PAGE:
The decision

Upper Tribunal
(Immigration and Asylum Chamber) Appeal Number: AA/08428/2013


Heard at Field House
Determination Promulgated
On 27 November 2013
On 3 December 2013
Prepared 27 November 2013







For the Appellant: Mr J Martin, of Counsel instructed by Messrs Lawland Solicitors
For the Respondent: Mr P Nath, Senior Home Office Presenting Officer


1. The appellant is a citizen of Bangladesh born on 25 February 1953. He appeals, with permission, against a decision of Judge of the First-tier Tribunal Katherine Gordon who in a determination promulgated on 16 September 2013 dismissed the appellant's appeal against a decision of the Secretary of State to refuse leave to remain.

2. In a letter DATED 2 September 2013 refusing the appellant's application the respondent stated that the appellant had first come to the attention of the Home Office when he had endeavoured to have an ILR stamp in his old passport transferred to a new passport. It was considered to be a fraudulent stamp. The appellant had shortly thereafter been encountered on a police visit to an address in Bookham, Surrey and, having being served with removal directions on 27 July 2013, had applied for leave to remain.

3. It appears that that was followed by a request that the appellant be granted leave to remain under the long residence provisions.

4. The Secretary of State treated the appellant's initial application for leave to remain as an application for asylum and set out detailed reasons for refusing that in the letter of 2 September. The letter also noted the appellant's claim that he had arrived in Britain as a visitor in 1973, had travelled in and out of Britain thereafter until 1989 when he had been granted indefinite leave to remain, the stamp beg placed in his passport at Heathrow.

5. The appellant claimed that a further indefinite leave to remain stamp had been put into his passport in 1999 and that thereafter he had travelled to Bangladesh on a number of occasions in 2001, 2002 and 2003. The appellant however did not have the principals of the passports which he had used as he claimed that these had been lost. Instead he produced copies of the passports with copies of the stamps submitted therein.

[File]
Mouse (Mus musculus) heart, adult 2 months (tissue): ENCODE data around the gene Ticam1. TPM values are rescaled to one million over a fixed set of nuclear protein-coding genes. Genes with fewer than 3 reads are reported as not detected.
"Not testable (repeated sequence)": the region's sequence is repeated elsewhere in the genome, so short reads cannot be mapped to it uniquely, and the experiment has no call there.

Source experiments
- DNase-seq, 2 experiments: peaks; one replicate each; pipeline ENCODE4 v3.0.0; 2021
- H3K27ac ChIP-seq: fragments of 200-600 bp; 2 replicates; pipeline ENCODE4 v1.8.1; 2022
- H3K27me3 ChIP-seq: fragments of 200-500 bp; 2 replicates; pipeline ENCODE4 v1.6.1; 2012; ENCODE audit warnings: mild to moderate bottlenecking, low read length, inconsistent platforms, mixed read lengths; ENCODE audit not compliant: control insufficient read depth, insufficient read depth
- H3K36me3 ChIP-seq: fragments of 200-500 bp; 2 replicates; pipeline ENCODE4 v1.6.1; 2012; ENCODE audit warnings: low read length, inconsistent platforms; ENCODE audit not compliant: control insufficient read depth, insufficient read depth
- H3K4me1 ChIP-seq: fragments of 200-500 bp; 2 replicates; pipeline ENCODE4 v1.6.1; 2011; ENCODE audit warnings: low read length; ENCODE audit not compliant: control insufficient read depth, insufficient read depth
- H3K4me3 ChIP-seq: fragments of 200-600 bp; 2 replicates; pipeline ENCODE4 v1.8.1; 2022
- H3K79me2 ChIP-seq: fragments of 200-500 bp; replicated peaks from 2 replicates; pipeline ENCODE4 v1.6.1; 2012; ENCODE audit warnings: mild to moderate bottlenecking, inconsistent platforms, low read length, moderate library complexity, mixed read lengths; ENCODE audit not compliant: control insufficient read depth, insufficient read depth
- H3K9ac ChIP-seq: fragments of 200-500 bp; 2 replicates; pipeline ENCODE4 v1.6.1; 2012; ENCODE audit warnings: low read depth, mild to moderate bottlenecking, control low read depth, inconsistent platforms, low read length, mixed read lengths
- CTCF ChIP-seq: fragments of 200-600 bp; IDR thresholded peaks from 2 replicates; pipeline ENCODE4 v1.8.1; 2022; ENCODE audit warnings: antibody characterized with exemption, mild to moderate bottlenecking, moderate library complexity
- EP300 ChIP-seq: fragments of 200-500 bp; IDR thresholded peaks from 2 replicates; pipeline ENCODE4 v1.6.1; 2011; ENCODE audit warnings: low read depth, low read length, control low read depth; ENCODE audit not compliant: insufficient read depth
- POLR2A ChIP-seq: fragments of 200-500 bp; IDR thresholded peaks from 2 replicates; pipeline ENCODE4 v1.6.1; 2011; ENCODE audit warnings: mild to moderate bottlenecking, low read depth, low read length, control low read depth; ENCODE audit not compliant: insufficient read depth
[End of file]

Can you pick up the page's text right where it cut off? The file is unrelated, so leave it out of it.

6. Not only did the Secretary of State refuse the appellant's application for asylum but also found that he did not qualify for leave to remain on the basis of his rights under Article 8 of the ECHR nor, in a separate decision that he was entitled to remain under the long residence provisions.

7. The judge dealt with the appeal under the Fast Track procedure. She first considered the issue of the various stamps in the appellant's passport. The appellant claimed that he had had no problems travelling in and out of Britain in 2001, 2002 and 2003. The judge considered the copy passports which he had submitted. She concluded in paragraph 37 of the determination that the appellant's evidence was not credible and further concluded that the respondent had discharged the burden of proof and had been correct to state that the indefinite leave to remain stamp had been obtained fraudulently. She stated that she considered the appellant had never obtained any form of leave to remain in Britain.

8. In paragraphs 39 onwards she set out her findings of fact. She stated there was evidence of the appellant's presence in Britain in about January 1993 and that she found the appellant had been in Britain since January 1993. However she repeated that she did not consider the copy passports in the appellant's bundle to be reliable.

9. In paragraph 42 she stated that she found that the appellant had been in Britain for twenty years, stating "one requirement of the Immigration Rules at paragraph 276ADE is satisfied". However she said that she should also consider whether or not the appellant had any ties in Bangladesh. She considered that the appellant still had ties there and indeed still might well have a share in property there. She concluded that she found that the appellant was not entitled to proceed "on the new long residence Rules set out in the Immigration Rules paragraph 276ADE".

10. She went on to consider the rights of the appellant under Article 8 of the ECHR. She considered that he was exercising a rather weak private life here and that his removal would not be disproportionate.